Aluminium prices slipped to their lowest level in more than four years as falling demand due to the new coronavirus and expectations of a large surplus this year were reinforced by rising stocks.
Benchmark aluminium on the London Metal Exchange was down 0.8 per cent at $US1,465 a tonne, a drop of 20 per cent since January 22.
Prices of the metal used in transport and packaging earlier touched $US1,455 a tonne, the lowest since January 2016.
“Aluminium has some of the worst fundamentals in the base complex, the longer the lockdowns, the worse it looks,” a fund manager said.
“Surpluses are already expected, the numbers are bound to be revised up.”
The number of confirmed infections of the novel coronavirus exceeded 1.38 million globally and the death toll passed 81,400, according to the latest Reuters tally.
Analysts expect aluminium demand to shrink this year after years of growth, while production keeps growing, leaving the market in surplus by millions of tonnes.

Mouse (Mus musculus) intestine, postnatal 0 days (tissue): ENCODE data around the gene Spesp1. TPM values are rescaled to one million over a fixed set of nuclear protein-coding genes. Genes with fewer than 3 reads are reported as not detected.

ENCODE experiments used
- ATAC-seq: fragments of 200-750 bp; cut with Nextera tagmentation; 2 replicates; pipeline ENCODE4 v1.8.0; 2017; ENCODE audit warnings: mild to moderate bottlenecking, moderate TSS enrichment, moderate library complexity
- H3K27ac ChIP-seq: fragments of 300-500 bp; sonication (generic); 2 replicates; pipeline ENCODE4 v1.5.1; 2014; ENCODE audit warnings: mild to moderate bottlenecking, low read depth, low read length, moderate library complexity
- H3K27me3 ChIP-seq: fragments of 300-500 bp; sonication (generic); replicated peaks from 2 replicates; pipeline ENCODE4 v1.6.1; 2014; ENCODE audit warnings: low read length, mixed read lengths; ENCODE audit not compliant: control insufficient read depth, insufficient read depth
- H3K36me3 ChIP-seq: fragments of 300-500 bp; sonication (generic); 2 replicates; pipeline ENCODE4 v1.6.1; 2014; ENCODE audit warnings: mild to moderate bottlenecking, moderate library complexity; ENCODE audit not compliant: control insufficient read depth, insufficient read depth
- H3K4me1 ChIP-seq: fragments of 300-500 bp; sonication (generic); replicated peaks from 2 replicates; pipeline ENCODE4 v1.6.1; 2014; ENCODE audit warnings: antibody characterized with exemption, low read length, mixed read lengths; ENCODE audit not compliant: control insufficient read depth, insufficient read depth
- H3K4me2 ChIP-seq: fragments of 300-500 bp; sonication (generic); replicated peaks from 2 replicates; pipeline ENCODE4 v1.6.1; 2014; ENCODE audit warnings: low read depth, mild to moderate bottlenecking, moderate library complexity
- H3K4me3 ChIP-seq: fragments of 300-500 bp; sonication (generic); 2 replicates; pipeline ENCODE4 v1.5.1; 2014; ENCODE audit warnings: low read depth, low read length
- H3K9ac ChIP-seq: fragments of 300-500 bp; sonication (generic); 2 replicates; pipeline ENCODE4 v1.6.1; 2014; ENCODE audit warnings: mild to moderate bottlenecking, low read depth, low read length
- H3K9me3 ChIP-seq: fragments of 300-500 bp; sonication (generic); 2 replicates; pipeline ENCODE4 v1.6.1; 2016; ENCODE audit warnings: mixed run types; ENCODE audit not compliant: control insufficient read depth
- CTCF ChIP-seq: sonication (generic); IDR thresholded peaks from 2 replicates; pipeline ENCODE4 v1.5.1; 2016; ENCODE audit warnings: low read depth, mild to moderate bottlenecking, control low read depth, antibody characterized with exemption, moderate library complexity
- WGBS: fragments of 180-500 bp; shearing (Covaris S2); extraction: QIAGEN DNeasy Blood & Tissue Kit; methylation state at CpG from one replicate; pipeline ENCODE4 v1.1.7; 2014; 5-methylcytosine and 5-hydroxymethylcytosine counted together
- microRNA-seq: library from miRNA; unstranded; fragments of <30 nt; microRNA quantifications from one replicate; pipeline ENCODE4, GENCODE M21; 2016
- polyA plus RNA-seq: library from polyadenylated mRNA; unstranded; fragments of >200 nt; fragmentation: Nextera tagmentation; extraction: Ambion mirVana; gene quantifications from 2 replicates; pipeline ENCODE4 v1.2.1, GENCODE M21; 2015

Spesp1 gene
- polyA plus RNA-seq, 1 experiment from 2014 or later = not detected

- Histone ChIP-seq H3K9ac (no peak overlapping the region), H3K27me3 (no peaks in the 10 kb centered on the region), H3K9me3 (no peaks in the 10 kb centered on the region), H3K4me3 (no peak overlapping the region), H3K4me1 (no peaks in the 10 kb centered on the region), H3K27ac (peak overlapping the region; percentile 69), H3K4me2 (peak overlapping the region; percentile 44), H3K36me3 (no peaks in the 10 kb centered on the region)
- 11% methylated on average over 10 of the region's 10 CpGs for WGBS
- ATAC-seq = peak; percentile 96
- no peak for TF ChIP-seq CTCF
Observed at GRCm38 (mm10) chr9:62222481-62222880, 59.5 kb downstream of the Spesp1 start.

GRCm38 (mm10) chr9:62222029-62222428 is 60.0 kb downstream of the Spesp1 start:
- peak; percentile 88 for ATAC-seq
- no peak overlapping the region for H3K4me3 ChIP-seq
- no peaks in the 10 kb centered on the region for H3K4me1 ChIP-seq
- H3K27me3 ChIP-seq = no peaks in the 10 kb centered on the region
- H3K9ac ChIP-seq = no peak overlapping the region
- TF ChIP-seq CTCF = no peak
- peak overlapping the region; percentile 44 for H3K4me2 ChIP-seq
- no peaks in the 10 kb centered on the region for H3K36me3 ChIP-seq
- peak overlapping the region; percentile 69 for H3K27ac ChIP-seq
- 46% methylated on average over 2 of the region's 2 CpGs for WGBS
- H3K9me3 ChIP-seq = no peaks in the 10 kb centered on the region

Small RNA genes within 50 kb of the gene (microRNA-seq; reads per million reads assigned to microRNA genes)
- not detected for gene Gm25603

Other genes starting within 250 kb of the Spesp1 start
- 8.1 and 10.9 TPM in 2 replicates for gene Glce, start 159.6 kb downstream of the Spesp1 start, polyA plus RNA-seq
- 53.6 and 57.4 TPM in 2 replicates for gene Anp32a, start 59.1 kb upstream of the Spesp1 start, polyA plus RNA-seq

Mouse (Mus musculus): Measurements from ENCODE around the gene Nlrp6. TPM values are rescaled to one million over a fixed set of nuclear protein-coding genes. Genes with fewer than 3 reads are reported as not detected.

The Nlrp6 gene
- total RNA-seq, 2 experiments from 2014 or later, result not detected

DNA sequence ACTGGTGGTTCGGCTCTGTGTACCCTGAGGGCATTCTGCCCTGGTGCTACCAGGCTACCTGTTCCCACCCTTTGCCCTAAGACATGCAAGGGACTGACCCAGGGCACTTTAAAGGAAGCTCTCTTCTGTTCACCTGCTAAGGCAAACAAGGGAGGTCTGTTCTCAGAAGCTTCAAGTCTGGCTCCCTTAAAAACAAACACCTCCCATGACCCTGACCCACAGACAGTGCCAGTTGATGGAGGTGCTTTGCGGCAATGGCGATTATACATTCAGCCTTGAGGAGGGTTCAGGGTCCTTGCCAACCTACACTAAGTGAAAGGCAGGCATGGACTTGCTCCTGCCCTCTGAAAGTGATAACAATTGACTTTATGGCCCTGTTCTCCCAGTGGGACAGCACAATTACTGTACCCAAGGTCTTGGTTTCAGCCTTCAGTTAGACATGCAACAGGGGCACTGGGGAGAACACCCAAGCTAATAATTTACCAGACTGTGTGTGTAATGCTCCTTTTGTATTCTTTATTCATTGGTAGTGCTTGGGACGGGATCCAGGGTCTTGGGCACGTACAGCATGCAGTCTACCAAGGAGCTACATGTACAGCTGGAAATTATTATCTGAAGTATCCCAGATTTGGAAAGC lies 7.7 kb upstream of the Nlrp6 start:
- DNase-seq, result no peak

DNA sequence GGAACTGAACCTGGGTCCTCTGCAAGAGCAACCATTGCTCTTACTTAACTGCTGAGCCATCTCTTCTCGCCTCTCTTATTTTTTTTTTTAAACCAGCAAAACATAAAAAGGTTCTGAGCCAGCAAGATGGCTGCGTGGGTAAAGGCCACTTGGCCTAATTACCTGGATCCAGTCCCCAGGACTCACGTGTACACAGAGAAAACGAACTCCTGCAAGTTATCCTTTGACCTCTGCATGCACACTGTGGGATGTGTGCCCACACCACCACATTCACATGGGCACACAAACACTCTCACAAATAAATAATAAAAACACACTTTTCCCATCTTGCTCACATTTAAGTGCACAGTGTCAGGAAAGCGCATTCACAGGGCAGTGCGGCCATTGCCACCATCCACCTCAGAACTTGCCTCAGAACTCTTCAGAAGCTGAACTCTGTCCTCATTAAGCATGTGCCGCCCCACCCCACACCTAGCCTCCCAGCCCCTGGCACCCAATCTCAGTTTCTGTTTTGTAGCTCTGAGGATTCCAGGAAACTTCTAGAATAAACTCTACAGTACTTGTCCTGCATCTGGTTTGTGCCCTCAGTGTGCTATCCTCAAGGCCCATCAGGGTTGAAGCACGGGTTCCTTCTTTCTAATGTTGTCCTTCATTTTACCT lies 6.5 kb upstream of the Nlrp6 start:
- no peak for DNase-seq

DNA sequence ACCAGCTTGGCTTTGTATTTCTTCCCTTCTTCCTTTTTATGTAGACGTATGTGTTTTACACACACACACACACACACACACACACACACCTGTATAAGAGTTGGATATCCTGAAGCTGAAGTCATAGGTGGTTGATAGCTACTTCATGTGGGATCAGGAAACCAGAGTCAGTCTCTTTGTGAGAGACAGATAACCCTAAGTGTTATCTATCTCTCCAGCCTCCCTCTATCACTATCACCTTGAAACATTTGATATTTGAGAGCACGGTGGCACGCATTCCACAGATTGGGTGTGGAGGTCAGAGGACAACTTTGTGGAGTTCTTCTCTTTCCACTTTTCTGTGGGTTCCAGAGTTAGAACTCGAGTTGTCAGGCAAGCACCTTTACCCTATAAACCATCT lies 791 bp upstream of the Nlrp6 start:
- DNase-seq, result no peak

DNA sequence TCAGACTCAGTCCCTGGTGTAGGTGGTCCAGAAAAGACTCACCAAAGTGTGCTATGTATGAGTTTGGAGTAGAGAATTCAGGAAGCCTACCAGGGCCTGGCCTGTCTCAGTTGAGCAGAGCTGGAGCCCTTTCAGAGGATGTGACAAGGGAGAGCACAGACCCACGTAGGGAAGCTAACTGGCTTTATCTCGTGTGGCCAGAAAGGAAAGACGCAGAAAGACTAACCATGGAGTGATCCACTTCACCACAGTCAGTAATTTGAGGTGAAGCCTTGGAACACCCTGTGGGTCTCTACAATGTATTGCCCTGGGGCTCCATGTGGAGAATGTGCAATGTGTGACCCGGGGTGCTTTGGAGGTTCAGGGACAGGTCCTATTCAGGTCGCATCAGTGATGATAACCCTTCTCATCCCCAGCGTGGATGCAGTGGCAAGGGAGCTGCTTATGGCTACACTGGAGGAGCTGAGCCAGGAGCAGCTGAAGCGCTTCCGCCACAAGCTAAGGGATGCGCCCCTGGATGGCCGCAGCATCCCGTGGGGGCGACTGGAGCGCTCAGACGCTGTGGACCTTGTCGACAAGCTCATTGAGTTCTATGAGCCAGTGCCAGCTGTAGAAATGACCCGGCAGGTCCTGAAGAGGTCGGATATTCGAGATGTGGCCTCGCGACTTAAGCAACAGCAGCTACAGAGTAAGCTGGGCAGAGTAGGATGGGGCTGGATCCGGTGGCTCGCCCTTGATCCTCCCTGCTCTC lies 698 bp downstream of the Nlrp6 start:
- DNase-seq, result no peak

“The aluminium market is expected to shift into a 2.7 million tonnes surplus in 2020 on our projected 6.2 per cent global demand decline,” Citi analysts said in a note.
Much of the drop in demand can be attributed to the auto sector where sales and production have slumped.
Rating agency Moody’s said on Tuesday that auto sales in Western Europe would continue to plunge in the third quarter, with more modest declines in Japan, before demand recovery in the fourth quarter.
Marex Spectron estimates the net short position in aluminium rose to 65 per cent or 9.575 million tonnes of open interest on Monday.
“This is the largest short seen in aluminium since July 2012 on our estimates.”
Aluminium inventories in LME-registered warehouses, at 1.23 million tonnes, are up 25 per cent since the middle of March and their highest since February 12.
Traders expect to see higher numbers over coming weeks.
The discount for the cash over the three-month aluminium contract widened to $US37.5 a tonne on Tuesday, a level last seen in September 2018, suggesting traders expect a glut of metal.
Industrial metals markets are watching economic activity in China, the world’s largest consumer of industrial metals, for clues to supply and demand.
China’s new bank loans are expected to have rebounded in March from a sharp drop in February, a Reuters poll showed, as policymakers continue to urge lenders to help cash-strapped companies hit hard by the coronavirus crisis.
Copper fell 0.7 per cent to $US5,005 a tonne; zinc was down 0.3 per cent at $US1,918; lead slid 1.1 per cent to $US1,717; tin was down 0.9 per cent at $US14,490; and nickel gained 0.3 per cent to $US11,510.